Linux has a reputation for being more popular with the tech-savvy among us. This is mainly because the operating system is popular with both the tech research and development communities. This means that often times, the same Linux-based system is used by multiple people (users), as both of these communities largely feature team-based projects. Managing these users, or groups is a basic part of system administration.
Luckily, Linux makes it very easy to access system-wide user information. In this tutorial, we will see how to list all users on any given Linux-based system. We will also learn to view all the groups in the system, as well as finding out how to view which users are currently logged into the system.
Do note that users in Linux are not only the accounts we can make for people – they can also correspond to various system functions. While this is not pertinent to this tutorial, it is something worth keeping in mind.
The only thing you need to follow this guide is any distribution of Linux. For the record, we are working with a Ubuntu VPS.
Table of Contents
Step 1 – Viewing All Users on Linux
The first portion of this tutorial is related to simply viewing all users registered on the system. Linux stores all the information related to user registration in a file called passwd located at /etc/passwd. To view the content of the file, simply:
- Open your terminal.
- Type the following command and execute:
After running the above command, you should be entertained with an output along the lines of:
root:x:0:0:root:/root:/bin/bash daemon:x:1:1:daemon:/usr/sbin:/bin/sh bin:x:2:2:bin:/bin:/bin/sh sys:x:3:3:sys:/dev:/bin/sh . . .
In the output above, each line corresponds to a user. Thus, depending on the users on your system, you will be able to see additional lines displaying all registered users.
As you can see, each line is broken up by the use of colons (:). These are known as fields, and hold specific information about that particular user. A total of 7 fields should be present in any given line of the passwd file. Let’s take a look at the first line:
The fields in this line describe:
- Username. Example: root
- Placeholder for the password (actual password is stored in a separate file). Example: x
- User ID, which should be unique for each user registered in the system. By default, root has a User ID of 0.
- Group ID, which should be unique for each registered group in the system. Example: 0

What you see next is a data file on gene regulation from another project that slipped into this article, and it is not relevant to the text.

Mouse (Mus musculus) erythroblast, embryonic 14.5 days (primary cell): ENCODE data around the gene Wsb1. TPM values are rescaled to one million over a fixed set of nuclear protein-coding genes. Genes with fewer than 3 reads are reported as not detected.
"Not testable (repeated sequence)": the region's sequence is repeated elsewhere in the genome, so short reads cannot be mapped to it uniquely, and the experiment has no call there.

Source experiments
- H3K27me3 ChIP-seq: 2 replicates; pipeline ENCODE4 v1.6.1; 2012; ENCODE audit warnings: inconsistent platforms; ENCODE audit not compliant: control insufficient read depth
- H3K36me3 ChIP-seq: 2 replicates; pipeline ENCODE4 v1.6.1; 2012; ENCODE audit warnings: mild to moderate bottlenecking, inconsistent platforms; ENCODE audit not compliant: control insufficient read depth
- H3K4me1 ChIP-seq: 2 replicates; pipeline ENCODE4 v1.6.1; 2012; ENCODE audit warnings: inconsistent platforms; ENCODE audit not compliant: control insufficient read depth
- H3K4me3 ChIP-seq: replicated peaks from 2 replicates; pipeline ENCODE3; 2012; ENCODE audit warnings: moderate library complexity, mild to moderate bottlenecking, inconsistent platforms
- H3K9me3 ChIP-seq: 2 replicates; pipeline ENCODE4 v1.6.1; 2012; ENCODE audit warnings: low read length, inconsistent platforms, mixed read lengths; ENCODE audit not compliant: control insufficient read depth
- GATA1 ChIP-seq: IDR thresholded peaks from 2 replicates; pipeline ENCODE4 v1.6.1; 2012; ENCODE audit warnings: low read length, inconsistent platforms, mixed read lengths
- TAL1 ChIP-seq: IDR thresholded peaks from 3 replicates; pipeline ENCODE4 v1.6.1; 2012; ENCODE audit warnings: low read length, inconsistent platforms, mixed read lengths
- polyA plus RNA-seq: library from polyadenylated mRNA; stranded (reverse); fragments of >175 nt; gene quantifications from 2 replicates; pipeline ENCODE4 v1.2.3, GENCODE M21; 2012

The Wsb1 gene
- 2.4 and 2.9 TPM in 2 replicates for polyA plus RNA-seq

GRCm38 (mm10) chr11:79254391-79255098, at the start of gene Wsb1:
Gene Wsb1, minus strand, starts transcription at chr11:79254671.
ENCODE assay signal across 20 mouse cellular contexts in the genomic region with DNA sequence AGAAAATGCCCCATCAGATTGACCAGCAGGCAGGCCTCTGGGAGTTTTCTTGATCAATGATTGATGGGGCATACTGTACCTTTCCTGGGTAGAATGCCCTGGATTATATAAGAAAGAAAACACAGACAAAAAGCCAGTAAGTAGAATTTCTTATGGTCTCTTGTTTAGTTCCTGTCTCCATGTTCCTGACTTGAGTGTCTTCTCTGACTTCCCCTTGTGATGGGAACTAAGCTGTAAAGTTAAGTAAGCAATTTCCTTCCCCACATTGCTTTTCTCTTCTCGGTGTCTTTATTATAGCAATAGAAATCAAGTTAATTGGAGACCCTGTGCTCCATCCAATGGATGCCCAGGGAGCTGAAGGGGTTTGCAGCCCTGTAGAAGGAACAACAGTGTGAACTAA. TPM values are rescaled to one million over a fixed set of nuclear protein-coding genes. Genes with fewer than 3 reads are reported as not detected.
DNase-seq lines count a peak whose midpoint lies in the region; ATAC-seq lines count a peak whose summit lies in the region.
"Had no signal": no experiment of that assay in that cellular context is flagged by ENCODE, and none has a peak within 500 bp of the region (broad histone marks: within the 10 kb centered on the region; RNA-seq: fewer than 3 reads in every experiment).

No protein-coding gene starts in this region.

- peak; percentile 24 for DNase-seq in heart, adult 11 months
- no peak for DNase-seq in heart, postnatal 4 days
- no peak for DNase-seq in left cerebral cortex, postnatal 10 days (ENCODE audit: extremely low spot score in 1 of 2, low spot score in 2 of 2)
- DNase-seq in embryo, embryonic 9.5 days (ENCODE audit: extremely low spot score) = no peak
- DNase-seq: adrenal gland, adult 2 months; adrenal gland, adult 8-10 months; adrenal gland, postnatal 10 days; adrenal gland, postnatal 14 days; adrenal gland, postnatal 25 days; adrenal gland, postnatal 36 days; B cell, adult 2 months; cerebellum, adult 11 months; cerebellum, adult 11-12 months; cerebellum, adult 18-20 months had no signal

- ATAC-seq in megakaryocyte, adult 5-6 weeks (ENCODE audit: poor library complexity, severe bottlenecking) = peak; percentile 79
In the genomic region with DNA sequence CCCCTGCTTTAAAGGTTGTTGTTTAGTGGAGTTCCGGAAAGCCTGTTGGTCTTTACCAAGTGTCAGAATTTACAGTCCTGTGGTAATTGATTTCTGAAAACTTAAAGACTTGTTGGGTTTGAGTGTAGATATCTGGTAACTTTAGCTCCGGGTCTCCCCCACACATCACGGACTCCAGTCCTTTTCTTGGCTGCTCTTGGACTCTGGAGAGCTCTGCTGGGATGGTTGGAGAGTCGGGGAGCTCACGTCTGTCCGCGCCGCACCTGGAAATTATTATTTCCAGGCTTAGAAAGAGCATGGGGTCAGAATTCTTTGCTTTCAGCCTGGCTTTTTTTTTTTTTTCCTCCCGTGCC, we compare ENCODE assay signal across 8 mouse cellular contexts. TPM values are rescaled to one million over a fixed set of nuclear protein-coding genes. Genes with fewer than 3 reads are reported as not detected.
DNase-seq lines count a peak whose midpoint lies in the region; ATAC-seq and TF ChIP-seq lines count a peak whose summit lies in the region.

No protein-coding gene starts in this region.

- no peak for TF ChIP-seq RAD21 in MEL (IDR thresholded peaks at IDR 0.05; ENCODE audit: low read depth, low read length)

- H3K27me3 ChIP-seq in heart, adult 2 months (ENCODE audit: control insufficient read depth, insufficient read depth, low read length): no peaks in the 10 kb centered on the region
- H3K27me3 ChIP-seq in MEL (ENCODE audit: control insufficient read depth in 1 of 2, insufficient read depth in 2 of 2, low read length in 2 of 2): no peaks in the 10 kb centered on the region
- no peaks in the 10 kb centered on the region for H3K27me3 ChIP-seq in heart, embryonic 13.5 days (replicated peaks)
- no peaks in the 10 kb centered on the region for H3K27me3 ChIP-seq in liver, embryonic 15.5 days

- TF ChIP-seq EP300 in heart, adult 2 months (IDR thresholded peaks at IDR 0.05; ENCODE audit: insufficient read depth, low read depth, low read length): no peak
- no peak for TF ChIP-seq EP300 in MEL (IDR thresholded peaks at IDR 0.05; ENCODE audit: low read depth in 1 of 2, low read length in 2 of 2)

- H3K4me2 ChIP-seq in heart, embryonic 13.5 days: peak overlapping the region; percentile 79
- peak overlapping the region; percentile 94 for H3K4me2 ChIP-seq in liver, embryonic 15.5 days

- Comment field. This is meant to describe the purpose of the user and is typically filled with a short description. Example: root.
- Home directory. This is the main directory of the user, and for users other than root, it is ‘/home/username’. Example: /root
- User shell. This corresponds to the shell which will start running when this user signs into the system. Example: /bin/bash
To view only the name of the users, you can run this special command in the shell:
cut -d : -f 1 /etc/passwd
This will truncate the result to only mention the first field of the passwd file, which corresponds to the user names.
Step 2 – Viewing Groups on Linux
In Linux, in addition to creating users, you have the option to create groups. Groups bundle users together and grant them joint privileges or access. It is useful if multiple teams are using the same system, as users from each team could be put in a group and granted special privileges.
Just as all the user information is stored in a single file – passwd, the group information is similarly stored in a file named group located at /etc/group.
To view the contents of this file, simply open up the terminal, and type the following command:
The execution of the above line should yield the following output:
root:x:0: daemon:x:1: bin:x:2: sys:x:3: . . .
Note how many of the groups listed are named exactly the same as some of our users. This is a result of “user private groups” – a scheme employed by Linux for more fine-grained control. For instance, you can configure shared directories as such that the files inside those directories have the same group owner as the parent directory. We won’t go too much into it in this guide, but it is, nonetheless, a highly useful feature.
Of course, depending on your particular system, you would be able to see other groups if any have been created in the system.
Just like in the case of users, you can view only group names by executing the following line:
cut -d : -f 1 /etc/group
This will only yield the first field of each line of the /etc/group file, which is actually the group names.
Step 3 – Viewing Logged in Users
Now that we know how to list all the users and groups on our system, let’s take a look at a more frequent, and useful command related to system administration.
You can view which users are currently logged into the system by opening the terminal and simply typing in the following letter:
It also spits out some additional information, like their sign in time. Executing ‘w’ will yield something similar to:
10:13:10 up 4:32, 1 user USER TTY FROM LOGIN@ IDLE JCPU PCPU WHAT root pts/0 rrcs-72-43-115-1 10:02 12.00s 0.33s 0.33s -bash
As you can see, only one user is currently logged into the system (root), with information regarding when the user logged in and etc.
There is another command which performs a similar function to ‘w’:
This produces an output like:
root pts/0 2017-04-02 10:02
In this basic system administration tutorial for Linux users, we learned how to perform rudimentary functions. After completing this tutorial, readers should now know how to:
- View all users on their Linux systems
- List all groups
- View and monitor every logged-in user
Linux gives incredible ease of access to system administrators with its many tools and a multitude of simple-to-run commands. Users can achieve basic tasks by running simple instructions, just like we saw in this guide.